Five ways automated advertising is changing the media

Correction: This article was initially incorrectly attributed to Jay Stevens, head of international expansion at Rubicon Project. The correct attribution is Adele Hanzlicek, Australian country manager, Rubicon Project. 

Automated advertising is hard to summarise briefly. And in a space still sadly dominated by jargon and three letter acronyms, clarity comes at a premium. Adele Hanzlicek explains why automation is not as complicated as some would have you believe.

Automation is about replacing phones, fax and Excel with smart, digital platforms. It makes buying and selling advertising faster and more cost-effective. It uses technology to lower fixed costs and overheads. A key benefit is enabling your workforce to be more productive. More than that, it lets your people focus less time on admin, more on creative tasks and campaigns that drive results, and higher order values.

Automated advertising is hard to summarise briefly – but it’s about all of these things and more. And it’s already mainstream in many markets: in the US, for instance, where the IAB has reported that 98% of sellers have a ‘programmatic strategy’ already in place. In the UK meanwhile, reports suggest that 46% of digital advertising spend was already automated last year.

But what is perhaps less well known about this technology is its flexibility, and the variety of different uses it is already being put to – five of which I explain below, along with how they are changing the face of advertising and the media as we know it:

 

1. Data-driven deals

It has long been observed that sellers are sitting on a treasure trove of highly valuable, unique user data. But effective, safe ways of packaging that data with the media itself were always lacking, and challenging to scale. That is until private marketplaces came to market.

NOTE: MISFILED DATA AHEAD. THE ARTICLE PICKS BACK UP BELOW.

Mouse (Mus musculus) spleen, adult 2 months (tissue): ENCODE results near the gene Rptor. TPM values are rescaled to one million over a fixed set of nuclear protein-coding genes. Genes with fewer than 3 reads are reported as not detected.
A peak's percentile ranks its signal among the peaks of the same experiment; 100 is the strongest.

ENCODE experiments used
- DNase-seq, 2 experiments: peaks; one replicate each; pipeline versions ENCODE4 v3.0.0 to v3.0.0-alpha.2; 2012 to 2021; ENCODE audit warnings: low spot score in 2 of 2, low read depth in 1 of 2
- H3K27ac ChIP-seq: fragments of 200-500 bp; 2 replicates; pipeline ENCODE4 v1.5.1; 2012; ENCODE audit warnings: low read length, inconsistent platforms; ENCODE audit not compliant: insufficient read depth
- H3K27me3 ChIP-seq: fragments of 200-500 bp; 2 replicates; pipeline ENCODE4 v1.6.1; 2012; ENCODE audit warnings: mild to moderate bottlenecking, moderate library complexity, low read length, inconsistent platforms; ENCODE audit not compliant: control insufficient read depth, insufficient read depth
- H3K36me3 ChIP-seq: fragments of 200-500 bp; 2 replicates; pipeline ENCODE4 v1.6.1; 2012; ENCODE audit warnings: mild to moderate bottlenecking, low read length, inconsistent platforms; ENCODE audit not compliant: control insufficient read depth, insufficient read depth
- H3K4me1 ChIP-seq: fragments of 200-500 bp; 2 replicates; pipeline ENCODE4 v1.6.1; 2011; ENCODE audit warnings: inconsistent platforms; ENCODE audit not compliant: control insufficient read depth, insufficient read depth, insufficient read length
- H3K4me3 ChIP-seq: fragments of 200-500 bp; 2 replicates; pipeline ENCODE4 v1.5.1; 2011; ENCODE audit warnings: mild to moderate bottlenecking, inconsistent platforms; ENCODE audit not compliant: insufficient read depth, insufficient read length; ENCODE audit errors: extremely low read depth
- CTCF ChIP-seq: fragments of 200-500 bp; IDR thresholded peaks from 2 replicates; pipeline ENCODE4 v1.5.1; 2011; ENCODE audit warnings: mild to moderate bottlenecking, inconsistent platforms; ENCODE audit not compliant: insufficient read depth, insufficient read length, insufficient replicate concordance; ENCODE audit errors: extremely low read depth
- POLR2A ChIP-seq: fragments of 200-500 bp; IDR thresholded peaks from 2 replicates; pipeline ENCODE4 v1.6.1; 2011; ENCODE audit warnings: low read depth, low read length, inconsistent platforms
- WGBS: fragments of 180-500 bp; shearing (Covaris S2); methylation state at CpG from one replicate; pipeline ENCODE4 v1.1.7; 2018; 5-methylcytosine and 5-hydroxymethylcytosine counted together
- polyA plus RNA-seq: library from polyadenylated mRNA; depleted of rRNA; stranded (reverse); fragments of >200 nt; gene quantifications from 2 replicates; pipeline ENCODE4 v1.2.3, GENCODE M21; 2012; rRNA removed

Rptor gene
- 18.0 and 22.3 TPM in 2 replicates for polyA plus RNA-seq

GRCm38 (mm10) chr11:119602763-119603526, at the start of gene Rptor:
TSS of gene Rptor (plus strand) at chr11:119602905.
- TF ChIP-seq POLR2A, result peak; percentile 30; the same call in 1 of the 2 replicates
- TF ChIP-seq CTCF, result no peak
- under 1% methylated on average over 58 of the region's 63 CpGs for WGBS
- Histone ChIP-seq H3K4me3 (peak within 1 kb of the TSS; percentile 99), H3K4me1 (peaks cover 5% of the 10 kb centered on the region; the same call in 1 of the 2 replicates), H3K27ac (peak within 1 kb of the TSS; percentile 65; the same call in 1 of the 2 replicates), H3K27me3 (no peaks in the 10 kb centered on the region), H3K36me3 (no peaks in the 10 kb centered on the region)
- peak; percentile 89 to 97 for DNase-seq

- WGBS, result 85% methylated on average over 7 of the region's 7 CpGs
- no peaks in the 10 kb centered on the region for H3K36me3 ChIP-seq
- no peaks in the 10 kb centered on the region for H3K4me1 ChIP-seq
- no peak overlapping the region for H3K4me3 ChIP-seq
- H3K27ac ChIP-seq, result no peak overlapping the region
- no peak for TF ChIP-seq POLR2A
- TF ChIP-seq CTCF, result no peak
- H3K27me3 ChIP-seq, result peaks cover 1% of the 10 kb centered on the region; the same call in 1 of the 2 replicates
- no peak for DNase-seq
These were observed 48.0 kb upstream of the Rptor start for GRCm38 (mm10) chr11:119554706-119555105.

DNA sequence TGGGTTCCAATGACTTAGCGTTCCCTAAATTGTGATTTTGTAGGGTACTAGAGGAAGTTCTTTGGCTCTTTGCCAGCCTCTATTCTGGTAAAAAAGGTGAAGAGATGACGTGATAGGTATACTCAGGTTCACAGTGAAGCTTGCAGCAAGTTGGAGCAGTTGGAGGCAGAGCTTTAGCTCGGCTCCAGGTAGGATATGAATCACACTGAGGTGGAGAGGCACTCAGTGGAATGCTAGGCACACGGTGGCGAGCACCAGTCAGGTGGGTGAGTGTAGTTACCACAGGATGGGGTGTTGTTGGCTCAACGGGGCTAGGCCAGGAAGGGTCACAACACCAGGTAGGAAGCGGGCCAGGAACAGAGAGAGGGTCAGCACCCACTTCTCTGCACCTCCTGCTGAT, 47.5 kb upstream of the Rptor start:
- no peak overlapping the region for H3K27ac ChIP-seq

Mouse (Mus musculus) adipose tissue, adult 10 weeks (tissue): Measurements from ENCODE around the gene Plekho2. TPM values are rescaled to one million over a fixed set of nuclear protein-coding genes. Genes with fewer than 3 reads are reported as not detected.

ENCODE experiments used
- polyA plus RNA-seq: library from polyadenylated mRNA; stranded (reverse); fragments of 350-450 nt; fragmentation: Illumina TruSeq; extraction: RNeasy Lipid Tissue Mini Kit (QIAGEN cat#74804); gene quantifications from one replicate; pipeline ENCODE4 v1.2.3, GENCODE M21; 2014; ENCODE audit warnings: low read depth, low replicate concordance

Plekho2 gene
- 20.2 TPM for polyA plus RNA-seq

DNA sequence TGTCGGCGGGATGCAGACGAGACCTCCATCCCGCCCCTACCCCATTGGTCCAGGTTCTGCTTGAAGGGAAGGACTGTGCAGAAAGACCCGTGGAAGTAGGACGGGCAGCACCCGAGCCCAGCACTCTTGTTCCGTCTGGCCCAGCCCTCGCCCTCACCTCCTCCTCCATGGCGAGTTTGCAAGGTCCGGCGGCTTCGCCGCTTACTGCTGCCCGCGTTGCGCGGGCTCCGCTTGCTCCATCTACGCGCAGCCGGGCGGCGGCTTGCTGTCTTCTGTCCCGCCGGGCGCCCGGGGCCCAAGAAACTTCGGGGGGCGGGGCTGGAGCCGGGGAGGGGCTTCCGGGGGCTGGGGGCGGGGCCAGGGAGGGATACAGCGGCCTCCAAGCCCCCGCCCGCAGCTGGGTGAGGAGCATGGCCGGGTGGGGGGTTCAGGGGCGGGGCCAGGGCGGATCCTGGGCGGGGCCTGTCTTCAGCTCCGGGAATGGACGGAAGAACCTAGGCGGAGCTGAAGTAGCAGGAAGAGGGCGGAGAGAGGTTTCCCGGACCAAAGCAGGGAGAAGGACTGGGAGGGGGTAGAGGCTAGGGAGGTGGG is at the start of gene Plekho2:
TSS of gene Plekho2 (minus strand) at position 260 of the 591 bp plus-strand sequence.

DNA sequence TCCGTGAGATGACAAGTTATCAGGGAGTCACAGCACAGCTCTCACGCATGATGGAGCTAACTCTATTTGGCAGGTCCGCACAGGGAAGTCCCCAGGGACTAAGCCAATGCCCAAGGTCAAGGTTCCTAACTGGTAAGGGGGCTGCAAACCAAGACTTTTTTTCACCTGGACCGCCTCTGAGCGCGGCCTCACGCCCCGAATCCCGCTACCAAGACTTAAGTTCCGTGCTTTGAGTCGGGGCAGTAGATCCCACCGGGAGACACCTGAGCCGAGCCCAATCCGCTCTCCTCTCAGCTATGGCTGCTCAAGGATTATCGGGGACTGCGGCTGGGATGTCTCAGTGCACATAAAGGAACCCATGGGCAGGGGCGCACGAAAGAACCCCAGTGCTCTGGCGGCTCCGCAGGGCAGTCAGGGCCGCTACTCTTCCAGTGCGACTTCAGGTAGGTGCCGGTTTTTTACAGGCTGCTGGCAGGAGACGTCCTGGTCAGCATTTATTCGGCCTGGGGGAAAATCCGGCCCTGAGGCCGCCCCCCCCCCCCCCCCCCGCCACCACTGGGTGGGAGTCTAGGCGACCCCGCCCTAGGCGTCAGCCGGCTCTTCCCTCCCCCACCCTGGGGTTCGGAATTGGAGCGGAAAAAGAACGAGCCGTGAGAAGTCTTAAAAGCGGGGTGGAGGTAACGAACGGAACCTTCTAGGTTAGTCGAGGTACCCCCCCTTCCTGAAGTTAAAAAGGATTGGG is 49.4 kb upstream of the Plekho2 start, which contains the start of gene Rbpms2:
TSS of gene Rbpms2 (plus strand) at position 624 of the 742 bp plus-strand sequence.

With the emergence of these programmatically traded, 1:1 business deals, sellers were able to package first party data with inventory and command higher yields. Meanwhile buyers were able to add an additional layer of targeting to their campaigns across premium sellers’ sites and mobile applications.

 

2. Lead generation and buyer intelligence

What does lead gen look like in an advertising context? DailyMotion VP of International Media Sales Damien Pigasse describes the technology as a ‘barometer’ which it uses to determine the size of each country’s ad market, and whether it makes financial sense to put salespeople on the ground there.

Even for the less globally focussed, there are local benefits too. A number of sellers have used real-time bidding data to identify new clients, both from buyers bidding on as well as buying their inventory in the open auction.

From the open auction, a seller could then open a direct conversation with the buyer around striking higher value, 1:1 private marketplace deals, and even cross-media deals incorporating mobile, video and print.

 

3. Publisher trading desks